May 12-16 is Bike to Work Week and you will undoubtedly have many opportunities to read about the health and monetary benefits of riding a bike to work. Those articles will be informative and enjoyable and I encourage you to read them.
My Bike to Work Week post, however, will have no practical value.
I love the way clouds scrape the mountain in spring. This cloud, lit up by alpenglow, makes it hard to tell where the snow-capped mountain stops and the sky begins.
Springtime is ideal for riding a bike to work for so many reasons, but my favorite—by far—is the beauty of the ride. It’s something you can’t appreciate through your car’s tinted windows. It’s something you don’t dare appreciate at 65 miles and hour in bumper to bumper traffic. [click to continue…]
Recently our family took a road trip from Utah to points East. Along the way from Hershey, Pennsylvania to Washington, D.C. we took a detour to Lancaster County to see “Amish Country.” Rolling hills: check. Large families tending well-kept farms: check. Horse drawn buggies: check. Other people looking at Amish Country: check.
Interestingly, we (and many other people) drove thousands of miles at 75-80 mph to—purposely—get stuck behind a buggy.
This guy doesn’t know that the road is for cars. Photo by Tony Fischer.
No one goes to Amish Country and then complains about being delayed by slower traffic because it is expected, but take your bicycle into a traffic lane and don’t be surprised to hear a horn or two.
It’s time to reset expectations—those of motorists, and more importantly your own. While I generally ride on the shoulder (most streets in Salt Lake have a generous shoulder), there are good reasons for riding in the middle of a lane of traffic, and you should be aware of and become comfortable with them. Read why you should take the lane
Yesterday on a train, I was asked to take yet another survey on transportation and transit. I take every survey that comes my way because I have strong opinions on the subject, but for the last year and a half or so, I have been embarrassed about my answer to one of the questions: how many cars do you have?
Why you should include a bicycle in your transportation mix.
I hate admitting we have two cars and two licensed drivers because it implies that everyone in our household who can drive has a car. The truth is that one of the cars gets driven about once a month–primarily to keep the oil circulating and the wheels rotated. (The reason for this “spare” care is a future post.)
While cars have a reasonable (and important) place in the lives of most of us, I firmly believe that not only should a bicycle be in every person’s transportation mix, it should be the go-to vehicle. Why? [click to continue…]
I just saw another of those studies that answers a question us non-Ph.D types wouldn’t bother asking. In this case the question was, “Are higher speeds more dangerous?” The scientifically-validated answer: yes.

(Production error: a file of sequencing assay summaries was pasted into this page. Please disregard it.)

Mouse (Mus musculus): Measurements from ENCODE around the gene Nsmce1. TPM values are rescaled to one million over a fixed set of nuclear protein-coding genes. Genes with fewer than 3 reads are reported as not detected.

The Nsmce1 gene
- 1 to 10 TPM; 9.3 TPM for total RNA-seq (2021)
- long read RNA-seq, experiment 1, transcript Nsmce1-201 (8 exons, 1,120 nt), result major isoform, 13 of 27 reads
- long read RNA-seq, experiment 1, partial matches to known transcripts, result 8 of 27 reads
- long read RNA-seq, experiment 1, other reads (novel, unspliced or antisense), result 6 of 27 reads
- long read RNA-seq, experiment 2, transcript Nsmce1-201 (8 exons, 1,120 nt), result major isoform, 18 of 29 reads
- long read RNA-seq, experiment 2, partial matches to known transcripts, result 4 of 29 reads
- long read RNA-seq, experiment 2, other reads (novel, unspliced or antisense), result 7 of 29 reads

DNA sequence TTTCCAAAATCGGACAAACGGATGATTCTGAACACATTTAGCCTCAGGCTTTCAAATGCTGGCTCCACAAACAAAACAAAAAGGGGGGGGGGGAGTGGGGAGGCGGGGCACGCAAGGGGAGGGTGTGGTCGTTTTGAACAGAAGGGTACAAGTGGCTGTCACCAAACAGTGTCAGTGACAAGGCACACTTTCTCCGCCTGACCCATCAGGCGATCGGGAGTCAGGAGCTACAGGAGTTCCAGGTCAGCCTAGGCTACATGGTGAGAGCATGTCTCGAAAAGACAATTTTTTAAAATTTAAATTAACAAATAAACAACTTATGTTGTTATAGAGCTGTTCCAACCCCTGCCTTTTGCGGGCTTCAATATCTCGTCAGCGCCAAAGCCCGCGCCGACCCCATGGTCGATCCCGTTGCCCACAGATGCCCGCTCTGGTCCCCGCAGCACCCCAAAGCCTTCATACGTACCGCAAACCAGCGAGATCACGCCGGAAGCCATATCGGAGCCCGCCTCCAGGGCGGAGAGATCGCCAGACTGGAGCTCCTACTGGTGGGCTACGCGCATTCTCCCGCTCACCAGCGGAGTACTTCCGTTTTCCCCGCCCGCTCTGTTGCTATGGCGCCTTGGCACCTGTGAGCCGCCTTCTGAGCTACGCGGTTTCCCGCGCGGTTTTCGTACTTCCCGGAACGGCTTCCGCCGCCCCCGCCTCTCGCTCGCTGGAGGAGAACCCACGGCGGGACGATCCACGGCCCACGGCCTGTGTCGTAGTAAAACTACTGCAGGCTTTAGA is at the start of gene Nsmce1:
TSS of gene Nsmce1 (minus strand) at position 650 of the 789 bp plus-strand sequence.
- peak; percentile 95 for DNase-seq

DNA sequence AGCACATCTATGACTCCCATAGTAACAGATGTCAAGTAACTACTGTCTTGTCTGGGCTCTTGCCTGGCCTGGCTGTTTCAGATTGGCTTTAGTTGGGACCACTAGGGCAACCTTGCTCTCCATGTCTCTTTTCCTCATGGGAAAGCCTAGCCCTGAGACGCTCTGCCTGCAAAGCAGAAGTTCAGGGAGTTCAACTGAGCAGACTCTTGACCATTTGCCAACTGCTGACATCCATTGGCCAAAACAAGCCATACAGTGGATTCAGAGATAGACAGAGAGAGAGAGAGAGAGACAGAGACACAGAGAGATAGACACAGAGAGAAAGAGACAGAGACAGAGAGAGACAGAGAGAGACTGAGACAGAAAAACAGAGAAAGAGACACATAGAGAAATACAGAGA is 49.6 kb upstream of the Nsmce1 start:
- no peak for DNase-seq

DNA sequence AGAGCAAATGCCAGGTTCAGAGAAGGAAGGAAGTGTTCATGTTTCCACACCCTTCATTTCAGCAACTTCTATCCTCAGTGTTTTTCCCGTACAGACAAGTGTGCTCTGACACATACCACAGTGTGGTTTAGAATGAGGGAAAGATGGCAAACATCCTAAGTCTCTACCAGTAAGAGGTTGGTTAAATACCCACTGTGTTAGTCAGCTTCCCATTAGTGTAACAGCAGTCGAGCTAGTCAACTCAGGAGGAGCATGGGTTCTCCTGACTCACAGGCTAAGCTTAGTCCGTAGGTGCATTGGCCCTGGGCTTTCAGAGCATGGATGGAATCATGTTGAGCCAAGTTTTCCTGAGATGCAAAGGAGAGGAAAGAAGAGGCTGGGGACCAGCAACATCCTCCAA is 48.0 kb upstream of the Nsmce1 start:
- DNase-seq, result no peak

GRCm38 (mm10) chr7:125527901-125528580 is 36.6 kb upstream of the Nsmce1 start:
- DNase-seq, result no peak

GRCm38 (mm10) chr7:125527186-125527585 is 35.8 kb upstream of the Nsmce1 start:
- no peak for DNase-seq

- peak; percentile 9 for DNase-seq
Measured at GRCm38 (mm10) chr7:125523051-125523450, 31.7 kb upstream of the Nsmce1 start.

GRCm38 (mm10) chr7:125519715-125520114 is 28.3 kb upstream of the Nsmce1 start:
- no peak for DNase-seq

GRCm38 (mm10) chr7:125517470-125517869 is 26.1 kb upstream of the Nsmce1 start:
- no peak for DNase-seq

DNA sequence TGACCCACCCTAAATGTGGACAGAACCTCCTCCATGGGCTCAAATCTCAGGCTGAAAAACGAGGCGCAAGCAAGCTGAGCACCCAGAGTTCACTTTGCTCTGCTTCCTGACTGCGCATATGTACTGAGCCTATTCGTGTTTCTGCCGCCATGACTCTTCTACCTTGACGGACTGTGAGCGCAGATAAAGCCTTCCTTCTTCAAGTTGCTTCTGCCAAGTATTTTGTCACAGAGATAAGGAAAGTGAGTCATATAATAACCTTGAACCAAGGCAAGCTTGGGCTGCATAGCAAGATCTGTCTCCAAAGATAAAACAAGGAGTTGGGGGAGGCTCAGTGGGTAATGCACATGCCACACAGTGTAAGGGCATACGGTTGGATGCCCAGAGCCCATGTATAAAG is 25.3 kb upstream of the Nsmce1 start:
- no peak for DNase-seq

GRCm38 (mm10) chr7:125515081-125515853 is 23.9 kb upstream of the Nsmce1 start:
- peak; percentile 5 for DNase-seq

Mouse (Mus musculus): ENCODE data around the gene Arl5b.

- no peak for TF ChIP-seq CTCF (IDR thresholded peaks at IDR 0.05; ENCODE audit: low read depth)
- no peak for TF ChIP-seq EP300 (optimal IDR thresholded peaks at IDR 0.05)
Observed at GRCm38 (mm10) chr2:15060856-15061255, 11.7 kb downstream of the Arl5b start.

For some, the need for speed starts young. Photo by Rich Moffitt.
No one should be surprised that that higher vehicle speeds lead to more deaths as well as more crashes in general. But what may be surprising are the many non-crashy ways speed kills. [click to continue…]
I love riding in the morning; the air is cool, the wind is still, the birds are singing, and promise of a new day colors my view. But morning is, in my opinion, the absolute most dangerous time of day to ride, and I was reminded of this by an recent awful accident. Please take a moment to consider the special circumstances of your morning commute.
Oh say, can you see by the dawn’s early light? Nope, you’re blinded.
Last Friday, a friend of mine was coming down a steep hill early in the morning when car pulled out if front of him causing a collision that sent him flying. He has had multiple surgeries in recent days and I hope he will recover fully, but it is going to be rough.
While I don’t know all the details of the accident, I do know that riding in the morning presents three special safety challenges. One of the challenges is a physical condition and other two are behavioral, but either way, you need to prepare for them and even watch for the effect of the second two in your own riding. [click to continue…]
For years, I accepted the conventional wisdom that riding a bike was inherently dangerous. I figured that sitting on my ever growing backside on a bus was probably worse than the considerable risk of getting run over, and chalked up my continued safety to a run of good luck.
The biggest factor in riding safely may well be confidence. Photo by radcliffe dacanay.
After tens of thousands of miles without even having a close call with a motor vehicle, I’m no longer buying the assumption that getting hit by a car is an eventual certainty. There are many tools in my safety tool kit, and today I’ll write about the single most important one: confidence. Read more about confidence